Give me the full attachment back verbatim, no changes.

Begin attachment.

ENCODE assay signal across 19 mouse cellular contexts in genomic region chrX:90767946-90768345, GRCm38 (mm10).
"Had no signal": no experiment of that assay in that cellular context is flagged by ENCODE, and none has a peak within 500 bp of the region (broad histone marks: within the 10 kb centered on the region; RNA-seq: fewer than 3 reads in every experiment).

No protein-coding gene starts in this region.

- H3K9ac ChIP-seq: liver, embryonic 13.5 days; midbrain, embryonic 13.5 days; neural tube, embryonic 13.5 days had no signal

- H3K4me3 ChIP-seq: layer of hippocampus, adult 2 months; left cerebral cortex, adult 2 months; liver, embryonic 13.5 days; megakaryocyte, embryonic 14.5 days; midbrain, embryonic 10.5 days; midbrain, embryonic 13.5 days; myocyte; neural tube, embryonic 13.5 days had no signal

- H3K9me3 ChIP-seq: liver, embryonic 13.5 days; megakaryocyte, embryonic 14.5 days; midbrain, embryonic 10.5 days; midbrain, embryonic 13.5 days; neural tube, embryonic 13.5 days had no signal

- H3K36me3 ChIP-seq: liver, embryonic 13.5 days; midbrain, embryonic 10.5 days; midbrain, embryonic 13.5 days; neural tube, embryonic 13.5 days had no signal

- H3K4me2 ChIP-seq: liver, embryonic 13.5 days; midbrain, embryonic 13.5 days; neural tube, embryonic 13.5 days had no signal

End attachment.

ENCODE assay signal across 19 mouse cellular contexts in genomic region chrX:90767946-90768345, GRCm38 (mm10).
"Had no signal": no experiment of that assay in that cellular context is flagged by ENCODE, and none has a peak within 500 bp of the region (broad histone marks: within the 10 kb centered on the region; RNA-seq: fewer than 3 reads in every experiment).

No protein-coding gene starts in this region.

- H3K9ac ChIP-seq: liver, embryonic 13.5 days; midbrain, embryonic 13.5 days; neural tube, embryonic 13.5 days had no signal

- H3K4me3 ChIP-seq: layer of hippocampus, adult 2 months; left cerebral cortex, adult 2 months; liver, embryonic 13.5 days; megakaryocyte, embryonic 14.5 days; midbrain, embryonic 10.5 days; midbrain, embryonic 13.5 days; myocyte; neural tube, embryonic 13.5 days had no signal

- H3K9me3 ChIP-seq: liver, embryonic 13.5 days; megakaryocyte, embryonic 14.5 days; midbrain, embryonic 10.5 days; midbrain, embryonic 13.5 days; neural tube, embryonic 13.5 days had no signal

- H3K36me3 ChIP-seq: liver, embryonic 13.5 days; midbrain, embryonic 10.5 days; midbrain, embryonic 13.5 days; neural tube, embryonic 13.5 days had no signal

- H3K4me2 ChIP-seq: liver, embryonic 13.5 days; midbrain, embryonic 13.5 days; neural tube, embryonic 13.5 days had no signal